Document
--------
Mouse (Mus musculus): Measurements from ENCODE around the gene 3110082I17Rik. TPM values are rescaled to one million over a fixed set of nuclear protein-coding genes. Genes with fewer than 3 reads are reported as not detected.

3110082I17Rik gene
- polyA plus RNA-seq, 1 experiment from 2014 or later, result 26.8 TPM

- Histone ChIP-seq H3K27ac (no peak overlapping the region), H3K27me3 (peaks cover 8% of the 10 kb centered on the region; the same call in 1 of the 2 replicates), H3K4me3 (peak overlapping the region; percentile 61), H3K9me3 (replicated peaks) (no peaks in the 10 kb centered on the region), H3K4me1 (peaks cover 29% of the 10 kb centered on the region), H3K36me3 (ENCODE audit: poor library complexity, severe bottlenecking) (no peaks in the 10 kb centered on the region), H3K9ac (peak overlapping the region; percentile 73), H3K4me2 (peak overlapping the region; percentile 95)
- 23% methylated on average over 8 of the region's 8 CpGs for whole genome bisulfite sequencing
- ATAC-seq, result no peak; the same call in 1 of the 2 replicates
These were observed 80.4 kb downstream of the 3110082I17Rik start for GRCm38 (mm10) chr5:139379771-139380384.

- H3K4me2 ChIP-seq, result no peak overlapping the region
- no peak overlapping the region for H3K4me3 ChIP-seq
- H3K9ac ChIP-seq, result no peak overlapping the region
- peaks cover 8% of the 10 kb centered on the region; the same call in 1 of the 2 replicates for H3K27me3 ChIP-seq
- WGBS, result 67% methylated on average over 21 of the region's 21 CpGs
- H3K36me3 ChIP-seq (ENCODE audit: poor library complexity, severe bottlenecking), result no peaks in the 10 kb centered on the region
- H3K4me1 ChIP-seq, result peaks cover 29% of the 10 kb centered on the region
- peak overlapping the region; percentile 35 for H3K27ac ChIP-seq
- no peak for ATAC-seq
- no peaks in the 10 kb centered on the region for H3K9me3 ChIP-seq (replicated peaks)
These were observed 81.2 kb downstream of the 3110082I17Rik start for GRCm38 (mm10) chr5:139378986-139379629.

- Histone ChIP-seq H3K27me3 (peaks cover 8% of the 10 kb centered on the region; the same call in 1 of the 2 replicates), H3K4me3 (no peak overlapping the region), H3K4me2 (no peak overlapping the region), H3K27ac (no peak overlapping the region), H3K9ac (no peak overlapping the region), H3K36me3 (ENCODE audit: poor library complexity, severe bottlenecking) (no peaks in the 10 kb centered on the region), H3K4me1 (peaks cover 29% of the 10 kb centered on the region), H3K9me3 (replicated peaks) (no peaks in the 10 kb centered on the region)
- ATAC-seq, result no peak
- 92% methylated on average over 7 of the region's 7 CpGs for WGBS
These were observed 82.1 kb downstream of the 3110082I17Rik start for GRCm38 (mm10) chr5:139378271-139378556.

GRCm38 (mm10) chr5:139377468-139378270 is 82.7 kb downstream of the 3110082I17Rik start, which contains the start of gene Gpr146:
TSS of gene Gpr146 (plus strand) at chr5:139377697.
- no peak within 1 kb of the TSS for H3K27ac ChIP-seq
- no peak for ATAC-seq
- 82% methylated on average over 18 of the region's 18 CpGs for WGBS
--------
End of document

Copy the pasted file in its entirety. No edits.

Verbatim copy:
Mouse (Mus musculus): Measurements from ENCODE around the gene 3110082I17Rik. TPM values are rescaled to one million over a fixed set of nuclear protein-coding genes. Genes with fewer than 3 reads are reported as not detected.

3110082I17Rik gene
- polyA plus RNA-seq, 1 experiment from 2014 or later, result 26.8 TPM

- Histone ChIP-seq H3K27ac (no peak overlapping the region), H3K27me3 (peaks cover 8% of the 10 kb centered on the region; the same call in 1 of the 2 replicates), H3K4me3 (peak overlapping the region; percentile 61), H3K9me3 (replicated peaks) (no peaks in the 10 kb centered on the region), H3K4me1 (peaks cover 29% of the 10 kb centered on the region), H3K36me3 (ENCODE audit: poor library complexity, severe bottlenecking) (no peaks in the 10 kb centered on the region), H3K9ac (peak overlapping the region; percentile 73), H3K4me2 (peak overlapping the region; percentile 95)
- 23% methylated on average over 8 of the region's 8 CpGs for whole genome bisulfite sequencing
- ATAC-seq, result no peak; the same call in 1 of the 2 replicates
These were observed 80.4 kb downstream of the 3110082I17Rik start for GRCm38 (mm10) chr5:139379771-139380384.

- H3K4me2 ChIP-seq, result no peak overlapping the region
- no peak overlapping the region for H3K4me3 ChIP-seq
- H3K9ac ChIP-seq, result no peak overlapping the region
- peaks cover 8% of the 10 kb centered on the region; the same call in 1 of the 2 replicates for H3K27me3 ChIP-seq
- WGBS, result 67% methylated on average over 21 of the region's 21 CpGs
- H3K36me3 ChIP-seq (ENCODE audit: poor library complexity, severe bottlenecking), result no peaks in the 10 kb centered on the region
- H3K4me1 ChIP-seq, result peaks cover 29% of the 10 kb centered on the region
- peak overlapping the region; percentile 35 for H3K27ac ChIP-seq
- no peak for ATAC-seq
- no peaks in the 10 kb centered on the region for H3K9me3 ChIP-seq (replicated peaks)
These were observed 81.2 kb downstream of the 3110082I17Rik start for GRCm38 (mm10) chr5:139378986-139379629.

- Histone ChIP-seq H3K27me3 (peaks cover 8% of the 10 kb centered on the region; the same call in 1 of the 2 replicates), H3K4me3 (no peak overlapping the region), H3K4me2 (no peak overlapping the region), H3K27ac (no peak overlapping the region), H3K9ac (no peak overlapping the region), H3K36me3 (ENCODE audit: poor library complexity, severe bottlenecking) (no peaks in the 10 kb centered on the region), H3K4me1 (peaks cover 29% of the 10 kb centered on the region), H3K9me3 (replicated peaks) (no peaks in the 10 kb centered on the region)
- ATAC-seq, result no peak
- 92% methylated on average over 7 of the region's 7 CpGs for WGBS
These were observed 82.1 kb downstream of the 3110082I17Rik start for GRCm38 (mm10) chr5:139378271-139378556.

GRCm38 (mm10) chr5:139377468-139378270 is 82.7 kb downstream of the 3110082I17Rik start, which contains the start of gene Gpr146:
TSS of gene Gpr146 (plus strand) at chr5:139377697.
- no peak within 1 kb of the TSS for H3K27ac ChIP-seq
- no peak for ATAC-seq
- 82% methylated on average over 18 of the region's 18 CpGs for WGBS